Those of us who profess faith in the God of the Judeo-Christian tradition must ask the question, “Do I believe in the creation story?” If we believe in the creation story, then we have to believe that the secular cannot be separated from the sacred because from the very start, the secular is created by the sacred! If we believe in the God of the Judeo-Christian tradition then we believe that everything (including the government) exists by His power and permission. Thus, not only can the secular not be separated from the sacred, but also it is in fact subject to the sacred. If then we truly believe we are who we say we are; if we really believe we are each the imago dei; if we truly believe that we are corporately the Corpus Christi; then it is not only right for us to act, it is our responsibility to act. This is our place. This is our struggle.
We live in this world, but we don’t act like its people 4or fight our battles with the weapons of this world. Instead, we use God’s power that can destroy fortresses. We destroy arguments 5and every bit of pride that keeps anyone from knowing God. . .” (2 Cor. 10:3-5, CEV)

That is the history of those students in 1960 Nashville. The question of our day is, “what history will we make?” Will we stand by and do nothing, say this is not our concern, not our struggle? On the other hand, will we act; will we get involved and make our voices heard? We make history everyday. The question is what history will we choose to make today? To not decide is to decide.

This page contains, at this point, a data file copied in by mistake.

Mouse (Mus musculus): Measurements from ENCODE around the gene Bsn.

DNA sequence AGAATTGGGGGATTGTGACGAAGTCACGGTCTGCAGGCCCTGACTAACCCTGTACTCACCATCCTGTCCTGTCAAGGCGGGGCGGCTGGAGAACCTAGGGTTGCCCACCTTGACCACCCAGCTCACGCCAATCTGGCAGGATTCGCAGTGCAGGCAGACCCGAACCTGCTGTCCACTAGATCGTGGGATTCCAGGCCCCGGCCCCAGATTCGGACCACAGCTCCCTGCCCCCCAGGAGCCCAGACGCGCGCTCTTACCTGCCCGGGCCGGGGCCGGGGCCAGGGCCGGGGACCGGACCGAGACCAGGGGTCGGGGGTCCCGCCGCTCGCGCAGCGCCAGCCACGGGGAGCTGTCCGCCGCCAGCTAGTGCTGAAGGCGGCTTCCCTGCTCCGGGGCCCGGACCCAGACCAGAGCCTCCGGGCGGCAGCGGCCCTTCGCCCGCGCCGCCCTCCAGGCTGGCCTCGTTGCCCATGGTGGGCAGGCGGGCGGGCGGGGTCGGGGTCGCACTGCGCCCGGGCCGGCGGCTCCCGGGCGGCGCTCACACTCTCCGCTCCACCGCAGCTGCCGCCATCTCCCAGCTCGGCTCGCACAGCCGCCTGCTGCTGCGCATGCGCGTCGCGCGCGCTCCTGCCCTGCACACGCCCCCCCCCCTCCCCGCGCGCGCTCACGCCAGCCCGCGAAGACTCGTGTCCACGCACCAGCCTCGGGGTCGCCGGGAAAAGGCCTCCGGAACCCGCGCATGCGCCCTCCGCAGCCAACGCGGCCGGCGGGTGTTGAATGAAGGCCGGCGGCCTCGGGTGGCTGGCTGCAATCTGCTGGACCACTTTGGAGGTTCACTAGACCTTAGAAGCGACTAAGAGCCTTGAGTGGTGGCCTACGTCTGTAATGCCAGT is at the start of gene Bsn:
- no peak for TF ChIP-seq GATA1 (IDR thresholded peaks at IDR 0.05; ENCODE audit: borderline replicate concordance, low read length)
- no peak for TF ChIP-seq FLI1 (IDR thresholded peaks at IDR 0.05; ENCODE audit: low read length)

Make Difference . . . For Life!!

Know Your Role!

I spent last week in Maine organizing in support of healthcare reform. If you have been following this blog you know that healthcare is an issue I am particularly interested in. This week I want to talk a bit about something else. I want to talk about something that happened to two of my friends. I had a great time in Maine and met some wonderful people, all of whom I am not ashamed to call friends, and I hope they feel the same way.

One night at dinner one of my new found friends told us that she had a problem with the church because they had rejected her because she had gotten a divorce. I was reminded of a friend of my parents who was a great teacher in a “Christian” school. She too was rejected and was fired when she got a divorce. What pains me about these instances is the fact that both of these women are really wonderful, caring, individuals, who love the people of God just the way Jesus loves them; and yet someone chose to use “religiosity” to reject and exclude.